INCEIF Co-organised an Islamic Finance Conference in Spain

Valencia, 17 Sep 2019 – In the wake of rapid changes in global economy and new challenges facing humanity, there is a need for thinkers and scholars to formulate new thoughts and re-evaluate the existing theories and policies. Effective initiatives are indeed required to address, among others, the widening gap between the rich and poor, disruption due to digital innovation, and rising protectionism.

Against this background, INCEIF, Lahore University of Management Sciences (LUMS), Universitat Jaume I and Universitat de València held a two-day conference centred on the theme `Building New Finance through Inclusion, Sustainability and Ethics’.

The 4th IFBBE (Islamic finance, banking and business ethics) Conference was held at the Universitat de València campus.

Spain was once a majority Muslim country where Islamic way of life such as Waqf institutions flourished and developed, becoming vital for financing the social, economic, and cultural infrastructure of Al-Andalus (the medieval Muslim territory which included most of Iberia, today’s Portugal and Spain). In recent years, parts of Spain’s business sectors have urged the government to facilitate the greater use of Islamic finance in the hope that it would provide an alternative system given the underlying structural problems that continued to plague the Spanish economy.

The conference attracted international participation by academicians, policy makers and practitioners including those from Australia, Italy and host country, Spain. The discussions centred on banking fragility, extreme financial market volatility, climate change and inequality – issues which are threatening the way we live and the future of our planet.

Participants addressed specific issues related to inclusion, sustainability and ethics. In particular, among the issues raised were:

  • How to contribute to sustainable transformations of society through socio-economic policies, politics and institutional reforms, and innovation in technology.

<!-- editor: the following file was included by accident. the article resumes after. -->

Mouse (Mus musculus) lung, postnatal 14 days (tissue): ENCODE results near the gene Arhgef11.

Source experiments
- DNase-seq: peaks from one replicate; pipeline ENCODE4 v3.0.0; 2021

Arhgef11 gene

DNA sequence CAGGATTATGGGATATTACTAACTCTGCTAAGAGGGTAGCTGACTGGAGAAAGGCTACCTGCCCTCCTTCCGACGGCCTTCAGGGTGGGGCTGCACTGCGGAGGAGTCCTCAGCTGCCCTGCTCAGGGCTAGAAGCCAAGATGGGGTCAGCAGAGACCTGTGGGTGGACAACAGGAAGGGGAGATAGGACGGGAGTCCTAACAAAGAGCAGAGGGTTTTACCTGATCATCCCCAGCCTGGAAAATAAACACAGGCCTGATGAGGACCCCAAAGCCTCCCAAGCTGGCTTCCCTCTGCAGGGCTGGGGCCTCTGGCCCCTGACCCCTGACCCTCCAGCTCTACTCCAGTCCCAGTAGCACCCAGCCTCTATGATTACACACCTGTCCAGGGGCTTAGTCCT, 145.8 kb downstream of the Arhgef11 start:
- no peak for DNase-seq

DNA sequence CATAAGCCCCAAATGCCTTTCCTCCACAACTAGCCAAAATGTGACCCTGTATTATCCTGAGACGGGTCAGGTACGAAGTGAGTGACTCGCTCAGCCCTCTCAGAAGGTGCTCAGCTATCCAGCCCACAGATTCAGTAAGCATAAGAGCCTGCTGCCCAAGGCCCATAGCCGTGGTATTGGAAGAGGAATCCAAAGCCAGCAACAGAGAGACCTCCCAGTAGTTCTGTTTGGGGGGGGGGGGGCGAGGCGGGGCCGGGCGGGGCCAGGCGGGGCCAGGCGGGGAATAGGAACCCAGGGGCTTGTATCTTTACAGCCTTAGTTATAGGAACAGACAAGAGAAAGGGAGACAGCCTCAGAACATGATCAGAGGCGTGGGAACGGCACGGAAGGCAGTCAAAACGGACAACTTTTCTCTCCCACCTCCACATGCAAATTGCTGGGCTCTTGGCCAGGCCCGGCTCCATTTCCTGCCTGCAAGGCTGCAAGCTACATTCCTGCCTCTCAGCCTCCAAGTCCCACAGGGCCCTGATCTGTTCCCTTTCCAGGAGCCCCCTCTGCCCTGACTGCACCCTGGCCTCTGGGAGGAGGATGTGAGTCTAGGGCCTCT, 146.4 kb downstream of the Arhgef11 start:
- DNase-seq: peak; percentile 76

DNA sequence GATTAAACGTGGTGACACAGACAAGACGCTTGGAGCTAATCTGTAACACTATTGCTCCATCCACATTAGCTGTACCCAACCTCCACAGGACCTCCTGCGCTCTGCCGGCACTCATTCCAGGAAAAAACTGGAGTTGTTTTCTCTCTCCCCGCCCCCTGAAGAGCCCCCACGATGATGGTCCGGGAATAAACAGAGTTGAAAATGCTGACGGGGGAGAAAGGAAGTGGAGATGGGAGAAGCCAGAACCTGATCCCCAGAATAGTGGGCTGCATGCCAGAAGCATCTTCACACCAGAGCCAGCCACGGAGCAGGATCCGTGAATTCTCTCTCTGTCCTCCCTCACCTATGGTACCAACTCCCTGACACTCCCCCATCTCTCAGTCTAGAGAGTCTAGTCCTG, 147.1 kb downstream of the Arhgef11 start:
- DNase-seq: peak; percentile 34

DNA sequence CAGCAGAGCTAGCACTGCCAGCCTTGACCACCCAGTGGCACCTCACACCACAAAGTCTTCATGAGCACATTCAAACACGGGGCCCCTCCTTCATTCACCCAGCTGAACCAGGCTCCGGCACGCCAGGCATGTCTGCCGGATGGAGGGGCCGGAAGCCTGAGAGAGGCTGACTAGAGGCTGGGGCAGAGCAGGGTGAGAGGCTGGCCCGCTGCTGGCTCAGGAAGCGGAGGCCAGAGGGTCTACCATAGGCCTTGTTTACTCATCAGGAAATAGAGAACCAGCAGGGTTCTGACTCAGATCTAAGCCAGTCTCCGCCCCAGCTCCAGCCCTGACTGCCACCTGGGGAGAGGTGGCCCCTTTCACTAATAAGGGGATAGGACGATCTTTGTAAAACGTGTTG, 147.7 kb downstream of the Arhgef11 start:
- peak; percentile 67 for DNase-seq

• How to promote ethics in business, since a large part of the literature (particularly the Islamic one) seems to be either theologically oriented or superficial and inadequate in its assessment.
  • How to enhance financial inclusion through formal and non-formal financial institutions.
  • How to address climate change through sustainable and responsible investments.

Five INCEIF faculty members and three alumni presented their papers at the conference. They were:

  1. Deputy President Academic & Dean Prof Dr Mansor Hj Ibrahim; Restructuring and Bank Performance in A Dual Banking System
  2. Prof Dr Belal Ehsan Baaquie; Merton’s Equation and the Quantum Oscillator I: Risky Corporate Coupon Bonds
  3. Prof Dr Zulkarnain Muhamad Sori; ESG Index and Determinants of ESG Disclosures: Evidence From Islamic Financial Institutions (IFIs) In Malaysia
  4. Prof Dr Saiful Azhar Rosly; An Investigation of Affordable Housing Problems in Malaysia With Special Focus on Social and Responsible Financing From Institutional Investors
  5. Assoc Prof Dr Baharom Abdul Hamid; Shadow Economy And Tax Burden: Do Institutions Matter?
  6. Alumna Dr Siti Muawanah Lajis of Bank Negara Malaysia; Risk Sharing Finance as a Catalyst for Financial Inclusion
  7. Alumnus Dr Syed Aun Raza Rizvi of LUMS; Presence of Islamic Banks in East Asia – Stability vs Fragility Argument
  8. Alumna Dr Nurrul Liyana Mahmud of Securities Commission Malaysia ; Financial Market Integration and its Risk Sharing Implication in Islamic Countries

Participants also had the opportunity to visit Bolsa de Valencia which is Valencia’s Stock Exchange.

Next year’s conference will be held at LUMS in Pakistan.

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